Recreating a traditional clothes-washing ritual in Kritou Terra is part of Paphos’s tourism strategy
Paphos is renowned for its top-rated tourist attractions and sun-drenched beaches. A vacation hotspot, the coastal resort is also home to picture-postcard rural villages nestled in mountain regions, full of local charm. Bursting with historic architecture, labyrinths of narrow cobbled streets, local handcrafts, ancient churches and monasteries, and traditional taverns dishing out the authentic, these remote villages provide an enthralling glimpse into Paphos’ rural past.
Head of Paphos regional board of tourism, Nasos Hadgigeorgiou, said rural tourism is an important factor in the development of Paphos’ rural areas. “Our aim is to highlight the unique characteristics and aspects of rural Paphos, which contribute to the promotion of the region, not only as a sun and sea destination, but also one that offers rural travellers an authentic cultural experience and interaction with the locals,” he added.
Earlier this year, the Paphos regional board of tourism installed smart signs at various points of interest across the district of Paphos, as part of a wider plan to upgrade the visitor experience to the region.
The discreet, environmentally friendly signs feature a QR code that when scanned, will redirect the user to relevant information, including photographic material, audio tours and video content amongst others, making the experience interactive and engaging. “The QR codes are also customised to ensure visitors see the content in the language of their choice,” Hadgigeorgiou said.
The village of Kritou Terra was one of the first communities in the Paphos region to include QR codes to complement its landmarks. “Our aim is to support the Paphos regional board of tourism’s initiative through various traditional activities that will strengthen the rural tourism product in Paphos,” community leader of Kritou Terra, Charalambos Dervis, told the Cyprus Mail.
Speaking at a re-enactment event held in Kritou Terra on Friday, where women from the village performed a narrative before a live audience, Dervis pointed out the importance of such an event on rural tourism. “Traditional re-enactments raise the cultural heritage profile of the local community, generating media exposure and help develop inbound tourism activity,” he said. “Videos of the event will be uploaded onto the relevant websites, making the QR experience more valuable and engrossing to anyone who encounters it.”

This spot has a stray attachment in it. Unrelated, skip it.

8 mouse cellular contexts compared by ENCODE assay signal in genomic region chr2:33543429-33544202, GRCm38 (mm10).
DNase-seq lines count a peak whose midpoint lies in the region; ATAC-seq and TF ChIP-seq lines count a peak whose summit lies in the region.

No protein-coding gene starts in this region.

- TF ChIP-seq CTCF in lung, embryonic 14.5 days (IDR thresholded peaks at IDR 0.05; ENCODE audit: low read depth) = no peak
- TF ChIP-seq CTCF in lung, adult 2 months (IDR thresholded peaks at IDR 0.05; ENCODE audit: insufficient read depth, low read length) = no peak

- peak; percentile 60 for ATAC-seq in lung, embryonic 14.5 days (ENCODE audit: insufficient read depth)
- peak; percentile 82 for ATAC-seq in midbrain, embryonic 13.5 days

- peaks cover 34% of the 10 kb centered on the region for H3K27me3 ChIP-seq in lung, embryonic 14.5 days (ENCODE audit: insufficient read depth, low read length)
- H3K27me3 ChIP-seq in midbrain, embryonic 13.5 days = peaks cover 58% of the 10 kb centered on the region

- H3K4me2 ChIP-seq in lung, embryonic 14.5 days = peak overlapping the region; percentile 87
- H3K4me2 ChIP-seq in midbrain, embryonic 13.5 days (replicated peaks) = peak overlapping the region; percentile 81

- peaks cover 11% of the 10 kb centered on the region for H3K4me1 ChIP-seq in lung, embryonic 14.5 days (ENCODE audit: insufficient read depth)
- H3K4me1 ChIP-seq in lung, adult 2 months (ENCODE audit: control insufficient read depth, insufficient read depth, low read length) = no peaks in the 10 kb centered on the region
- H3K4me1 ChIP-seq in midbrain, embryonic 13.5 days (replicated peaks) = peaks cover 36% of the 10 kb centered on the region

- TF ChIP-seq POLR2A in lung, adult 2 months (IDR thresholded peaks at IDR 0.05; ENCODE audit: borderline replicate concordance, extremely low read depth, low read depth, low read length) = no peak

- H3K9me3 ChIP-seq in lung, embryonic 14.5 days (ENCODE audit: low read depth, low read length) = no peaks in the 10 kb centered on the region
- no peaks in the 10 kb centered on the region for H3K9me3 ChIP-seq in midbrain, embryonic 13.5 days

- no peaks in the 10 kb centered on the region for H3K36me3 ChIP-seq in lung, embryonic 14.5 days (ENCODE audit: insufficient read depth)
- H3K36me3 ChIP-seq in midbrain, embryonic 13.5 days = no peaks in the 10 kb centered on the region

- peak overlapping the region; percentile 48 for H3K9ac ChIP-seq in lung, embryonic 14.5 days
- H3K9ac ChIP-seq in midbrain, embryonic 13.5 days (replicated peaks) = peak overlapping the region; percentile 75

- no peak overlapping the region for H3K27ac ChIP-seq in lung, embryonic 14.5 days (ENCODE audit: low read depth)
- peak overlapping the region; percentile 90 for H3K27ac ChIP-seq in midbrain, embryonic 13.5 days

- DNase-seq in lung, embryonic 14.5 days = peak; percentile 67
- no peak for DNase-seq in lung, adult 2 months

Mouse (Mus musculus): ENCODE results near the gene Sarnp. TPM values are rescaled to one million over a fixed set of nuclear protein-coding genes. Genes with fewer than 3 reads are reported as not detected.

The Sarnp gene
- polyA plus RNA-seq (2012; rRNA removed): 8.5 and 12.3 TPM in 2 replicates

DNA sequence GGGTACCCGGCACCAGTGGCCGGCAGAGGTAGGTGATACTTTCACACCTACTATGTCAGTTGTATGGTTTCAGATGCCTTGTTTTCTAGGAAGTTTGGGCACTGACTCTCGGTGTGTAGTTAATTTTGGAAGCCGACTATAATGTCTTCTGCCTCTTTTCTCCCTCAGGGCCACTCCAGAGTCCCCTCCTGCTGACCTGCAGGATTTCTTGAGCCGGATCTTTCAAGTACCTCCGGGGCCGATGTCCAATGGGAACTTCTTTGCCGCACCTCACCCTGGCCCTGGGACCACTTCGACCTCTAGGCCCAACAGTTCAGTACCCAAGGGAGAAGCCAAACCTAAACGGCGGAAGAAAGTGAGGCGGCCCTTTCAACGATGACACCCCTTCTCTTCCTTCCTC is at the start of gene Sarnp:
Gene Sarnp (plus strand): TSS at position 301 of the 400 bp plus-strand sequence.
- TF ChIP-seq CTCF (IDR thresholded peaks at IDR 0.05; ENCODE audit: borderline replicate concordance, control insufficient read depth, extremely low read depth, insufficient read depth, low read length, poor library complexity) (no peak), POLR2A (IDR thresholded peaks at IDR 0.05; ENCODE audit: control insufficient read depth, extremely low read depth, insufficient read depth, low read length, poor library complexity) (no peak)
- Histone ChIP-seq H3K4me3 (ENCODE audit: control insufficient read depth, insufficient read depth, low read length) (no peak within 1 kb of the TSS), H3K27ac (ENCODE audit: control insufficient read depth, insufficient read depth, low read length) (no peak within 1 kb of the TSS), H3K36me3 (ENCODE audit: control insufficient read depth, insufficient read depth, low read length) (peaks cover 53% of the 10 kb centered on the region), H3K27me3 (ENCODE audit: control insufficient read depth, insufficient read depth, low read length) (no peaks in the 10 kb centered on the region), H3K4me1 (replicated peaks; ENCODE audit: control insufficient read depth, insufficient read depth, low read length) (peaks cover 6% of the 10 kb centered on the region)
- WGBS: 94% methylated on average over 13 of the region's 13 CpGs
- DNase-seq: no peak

The event, which took place at the old ‘laundry’ site or public wash house of the village, known as “Plystarkos,” featured six women re-enacting a traditional washing scene, a custom that began in 1908 lasting until the early 1960s when the community had water supplied directly to individual homes. The women of Kritou Terra would transport their soiled clothes in large woven reed baskets, carried on their shoulders, to the site, which consisted of six circular stone troughs, 60-70 centimetres in diameter, carved into a rock. A stone-built fountain controlled the flow of the water to each trough; a smaller groove located on the side served as a drainage pipe for the unclean water to pass through. The extensive laundry rituals included long stages of washing with lye solution and soap, beating, rinsing, and boiling in metal buckets over a wood burning fire. The clean clothes were finally transported back home in the same woven reed basket and hung out to dry.
The women of the village would meet at “Plystarkos” daily to wash their clothes, except for Tuesday, a day reserved for bathing. At a specific point in the stone fountain, where the rock formed a dent, a deeper cut was drawn that could be used by the women to bathe. The village men were banned from the site on that day and were even instructed by the women to find an alternate route for carrying out their errands.
“The re-presentation of our cultural heritage, in these forms, creates a unique set of interactions between landscapes, local communities, tourists and organisations,” Hadgigeorgiou said. “The Paphos regional board of tourism will be extending the initiative into other communities, areas and points of interest soon.”
The public wash house and bath is in the centre of the village, adjacent to the flour mill and the riverbank. The village of Kritou Terra attracts thousands of visitors annually, and is renowned for its waterfall, nature trails, picnic tables and barbecue pits.